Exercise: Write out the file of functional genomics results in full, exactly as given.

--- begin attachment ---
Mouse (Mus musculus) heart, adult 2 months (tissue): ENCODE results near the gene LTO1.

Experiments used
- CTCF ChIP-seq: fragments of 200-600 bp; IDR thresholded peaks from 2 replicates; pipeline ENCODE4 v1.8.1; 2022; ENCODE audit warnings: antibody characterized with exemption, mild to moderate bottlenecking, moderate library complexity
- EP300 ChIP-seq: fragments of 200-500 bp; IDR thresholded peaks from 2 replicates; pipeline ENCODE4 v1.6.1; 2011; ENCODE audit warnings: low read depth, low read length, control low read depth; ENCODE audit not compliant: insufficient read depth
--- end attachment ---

Mouse (Mus musculus) heart, adult 2 months (tissue): ENCODE results near the gene LTO1.

Experiments used
- CTCF ChIP-seq: fragments of 200-600 bp; IDR thresholded peaks from 2 replicates; pipeline ENCODE4 v1.8.1; 2022; ENCODE audit warnings: antibody characterized with exemption, mild to moderate bottlenecking, moderate library complexity
- EP300 ChIP-seq: fragments of 200-500 bp; IDR thresholded peaks from 2 replicates; pipeline ENCODE4 v1.6.1; 2011; ENCODE audit warnings: low read depth, low read length, control low read depth; ENCODE audit not compliant: insufficient read depth